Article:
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In statistics, the Bonferroni correction is a method used to counteract the problem of multiple comparisons. It is considered the simplest and most conservative method to control the familywise error rate.
It is named after Italian mathematician Carlo Emilio Bonferroni for the use of Bonferroni inequalities, but modern usage is credited to Olive Jean Dunn, who first used it in a pair of articles written in 1959 and 1961.
Statistical inference logic is based on rejecting the null hypotheses if the likelihood of the observed data under the null hypotheses is low. The problem of multiplicity arises from the fact that as we increase the number of hypotheses in a test, we also increase the likelihood of witnessing a rare event, and therefore, the chance to reject the null hypotheses when it's true (type I error).
Bonferroni correction is the most naive way to address this issue. The correction is based on the idea that if an experimenter is testing n dependent or independent hypotheses on a set of data, then one way of maintaining the familywise error rate (FWER) is to test each individual hypothesis at a statistical significance level of 1/n times what it would be if only one hypothesis were tested.
So, if the desired significance level for the whole family of tests should be (at most) α, then the Bonferroni correction would test each individual hypothesis at a significance level of α/n. For example, if a trial is testing eight hypotheses with a desired α = 0.05, then the Bonferroni correction would test each individual hypothesis at α = 0.05/8 = 0.00625.
Statistically significant simply means that a given result is unlikely to have occurred by chance assuming the null hypothesis is actually correct (i.e., no difference among groups, no effect of treatment, no relation among variables).
Let be a family of hypotheses and the corresponding p-values. Let be the subset of the (unknown) true null hypotheses, having members.
The familywise error rate is the probability of rejecting at least one of the members in ; that is, to make one or more type I error. The Bonferroni Correction states that choosing all will control the . The proof follows from Boole's inequality:
This result does not require that the tests be independent.
We have used the fact that , but the correction can be generalized and applied to any , as long as the weights are defined prior to the test.
Bonferroni correction can be used to adjust confidence intervals. If we are forming confidence intervals, and wish to have overall confidence level of , then adjusting each individual confidence interval to the level of will be the analog confidence interval correction.
Bonferroni correction is the basic type of simultaneous inference, that aims to control the familywise error rate. Significant statistical research was done in the field from early 1960s until late '90s, and many improvements were offered. Most notably are the Holm–Bonferroni method, which offers a uniformly more powerful test procedure (i.e., more powerful regardless of the values of the unobservable parameters), and the Hochberg (1988) method, guaranteed to be no less powerful and is in many cases more powerful when the tests are independent (and also under some forms of positive dependence).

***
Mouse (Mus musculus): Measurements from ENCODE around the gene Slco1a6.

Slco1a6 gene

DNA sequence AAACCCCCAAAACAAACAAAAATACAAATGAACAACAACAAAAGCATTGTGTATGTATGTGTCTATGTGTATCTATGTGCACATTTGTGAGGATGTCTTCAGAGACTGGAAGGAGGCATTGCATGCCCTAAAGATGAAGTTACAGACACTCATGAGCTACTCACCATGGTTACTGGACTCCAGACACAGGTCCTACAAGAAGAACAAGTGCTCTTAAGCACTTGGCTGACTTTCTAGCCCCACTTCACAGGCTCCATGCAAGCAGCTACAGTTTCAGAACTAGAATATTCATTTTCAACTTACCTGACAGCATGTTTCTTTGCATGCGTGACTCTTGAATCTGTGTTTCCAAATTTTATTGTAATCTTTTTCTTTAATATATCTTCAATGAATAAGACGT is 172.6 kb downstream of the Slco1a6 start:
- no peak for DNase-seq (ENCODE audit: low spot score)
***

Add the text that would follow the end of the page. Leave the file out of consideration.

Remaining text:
In 1995 Benjamini and Hochberg suggested to control the false discovery rate instead of the familywise error rate and do selective inference corrections. This approach addresses the technological improvements that occurred at the end of the century, and provides the researcher with better tools to do large-scale inferences, which was considered one of the weak points of simultaneous inferences methodologies.
This list only include some of the alternatives that control the familywise error rate.
A more powerful test procedure than the Bonferroni correction, which is suited when the individual tests are independent.
A less restrictive criterion that does not control the familywise error rate is the approximate false discovery rate that does require an ordering the p-values, then using different criteria for each test.
The Bonferroni correction can be somewhat conservative if there are a large number of tests and/or the test statistics are positively correlated. Bonferroni correction controls the probability of false positives only. The correction ordinarily comes at the cost of increasing the probability of producing false negatives, and consequently reducing statistical power. When testing a large number of hypotheses, this can result in large critical values.
Another criticism concerns the concept of a family of hypotheses. The statistical community has not reached a consensus on how to define such a family. Currently it is defined subjectively per test. As there is no standard definition, test results may change dramatically, only by modifying the way we consider the hypotheses families.
In addition, in certain situations where one wants to retain, not reject, the null hypothesis, then Bonferroni correction is non-conservative.